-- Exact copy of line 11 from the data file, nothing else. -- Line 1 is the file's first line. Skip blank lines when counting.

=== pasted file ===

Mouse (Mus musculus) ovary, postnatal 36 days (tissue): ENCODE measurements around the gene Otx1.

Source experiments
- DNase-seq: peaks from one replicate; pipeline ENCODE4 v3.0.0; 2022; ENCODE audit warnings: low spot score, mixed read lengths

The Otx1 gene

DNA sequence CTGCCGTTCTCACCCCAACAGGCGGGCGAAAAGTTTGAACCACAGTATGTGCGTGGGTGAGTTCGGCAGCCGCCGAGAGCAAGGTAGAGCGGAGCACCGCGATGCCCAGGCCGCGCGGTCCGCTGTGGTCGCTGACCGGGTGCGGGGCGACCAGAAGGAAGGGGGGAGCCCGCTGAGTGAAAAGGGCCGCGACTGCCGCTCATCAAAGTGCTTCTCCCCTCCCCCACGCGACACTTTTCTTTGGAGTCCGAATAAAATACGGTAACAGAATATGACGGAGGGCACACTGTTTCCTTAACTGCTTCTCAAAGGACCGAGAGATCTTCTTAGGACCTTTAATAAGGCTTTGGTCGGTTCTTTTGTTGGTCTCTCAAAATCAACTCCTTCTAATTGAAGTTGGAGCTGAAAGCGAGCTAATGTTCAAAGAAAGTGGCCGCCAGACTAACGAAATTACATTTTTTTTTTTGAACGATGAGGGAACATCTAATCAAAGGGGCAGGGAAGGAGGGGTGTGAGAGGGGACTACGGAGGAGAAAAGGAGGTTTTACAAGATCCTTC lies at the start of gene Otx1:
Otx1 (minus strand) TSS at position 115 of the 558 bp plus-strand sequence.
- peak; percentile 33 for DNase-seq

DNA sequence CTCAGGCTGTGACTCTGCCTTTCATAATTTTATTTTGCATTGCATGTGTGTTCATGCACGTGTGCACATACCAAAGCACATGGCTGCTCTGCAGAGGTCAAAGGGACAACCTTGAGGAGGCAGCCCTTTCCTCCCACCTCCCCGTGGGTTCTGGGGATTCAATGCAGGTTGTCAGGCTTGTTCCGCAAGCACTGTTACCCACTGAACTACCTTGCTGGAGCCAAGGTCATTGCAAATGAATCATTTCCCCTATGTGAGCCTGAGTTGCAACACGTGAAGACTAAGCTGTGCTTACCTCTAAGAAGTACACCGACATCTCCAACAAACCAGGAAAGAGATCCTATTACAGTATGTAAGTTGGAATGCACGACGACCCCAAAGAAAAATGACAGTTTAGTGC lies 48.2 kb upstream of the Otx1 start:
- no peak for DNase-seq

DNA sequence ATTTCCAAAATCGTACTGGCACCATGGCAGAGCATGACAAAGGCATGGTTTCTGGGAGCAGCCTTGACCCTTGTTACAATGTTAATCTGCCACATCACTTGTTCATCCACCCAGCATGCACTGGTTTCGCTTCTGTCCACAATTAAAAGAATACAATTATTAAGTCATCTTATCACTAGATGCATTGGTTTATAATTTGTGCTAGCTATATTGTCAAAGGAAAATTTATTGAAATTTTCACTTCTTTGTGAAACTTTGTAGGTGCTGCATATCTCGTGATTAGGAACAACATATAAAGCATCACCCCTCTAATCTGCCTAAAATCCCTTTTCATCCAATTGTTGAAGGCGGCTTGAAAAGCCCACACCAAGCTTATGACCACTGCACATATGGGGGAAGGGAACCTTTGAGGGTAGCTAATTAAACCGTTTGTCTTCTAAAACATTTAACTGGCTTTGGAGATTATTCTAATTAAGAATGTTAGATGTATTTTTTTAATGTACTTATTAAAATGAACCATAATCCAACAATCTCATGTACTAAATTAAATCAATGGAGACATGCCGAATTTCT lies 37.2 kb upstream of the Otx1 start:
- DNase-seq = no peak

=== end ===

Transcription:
- DNase-seq = no peak